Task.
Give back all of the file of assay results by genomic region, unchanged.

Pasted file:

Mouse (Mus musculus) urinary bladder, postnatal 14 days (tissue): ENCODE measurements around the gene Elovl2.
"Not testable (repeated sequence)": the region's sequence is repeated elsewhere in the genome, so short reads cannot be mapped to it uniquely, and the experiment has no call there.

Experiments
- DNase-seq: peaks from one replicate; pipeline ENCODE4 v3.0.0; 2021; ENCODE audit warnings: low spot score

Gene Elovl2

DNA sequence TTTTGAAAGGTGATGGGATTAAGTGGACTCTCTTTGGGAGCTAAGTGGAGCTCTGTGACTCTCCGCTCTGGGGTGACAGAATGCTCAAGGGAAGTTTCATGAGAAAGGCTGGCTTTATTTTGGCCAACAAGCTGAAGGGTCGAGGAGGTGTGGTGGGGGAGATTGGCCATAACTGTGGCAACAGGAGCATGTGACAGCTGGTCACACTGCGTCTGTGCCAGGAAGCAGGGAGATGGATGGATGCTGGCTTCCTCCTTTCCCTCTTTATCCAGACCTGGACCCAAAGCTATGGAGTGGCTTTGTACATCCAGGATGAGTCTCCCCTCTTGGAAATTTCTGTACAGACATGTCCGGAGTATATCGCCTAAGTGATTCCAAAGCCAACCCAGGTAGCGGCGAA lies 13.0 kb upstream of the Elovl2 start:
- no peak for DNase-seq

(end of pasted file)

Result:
Mouse (Mus musculus) urinary bladder, postnatal 14 days (tissue): ENCODE measurements around the gene Elovl2.
"Not testable (repeated sequence)": the region's sequence is repeated elsewhere in the genome, so short reads cannot be mapped to it uniquely, and the experiment has no call there.

Experiments
- DNase-seq: peaks from one replicate; pipeline ENCODE4 v3.0.0; 2021; ENCODE audit warnings: low spot score

Gene Elovl2

DNA sequence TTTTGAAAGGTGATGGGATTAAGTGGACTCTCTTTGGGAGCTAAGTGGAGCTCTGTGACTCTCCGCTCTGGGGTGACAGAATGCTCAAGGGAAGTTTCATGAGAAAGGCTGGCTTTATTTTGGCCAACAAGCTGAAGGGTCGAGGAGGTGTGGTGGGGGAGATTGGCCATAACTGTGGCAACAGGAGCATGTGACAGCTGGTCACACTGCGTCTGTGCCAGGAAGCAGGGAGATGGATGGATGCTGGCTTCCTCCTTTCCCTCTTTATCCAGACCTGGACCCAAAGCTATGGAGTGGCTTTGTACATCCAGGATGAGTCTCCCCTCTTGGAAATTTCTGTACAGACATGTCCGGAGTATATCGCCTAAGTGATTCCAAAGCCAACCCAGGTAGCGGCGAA lies 13.0 kb upstream of the Elovl2 start:
- no peak for DNase-seq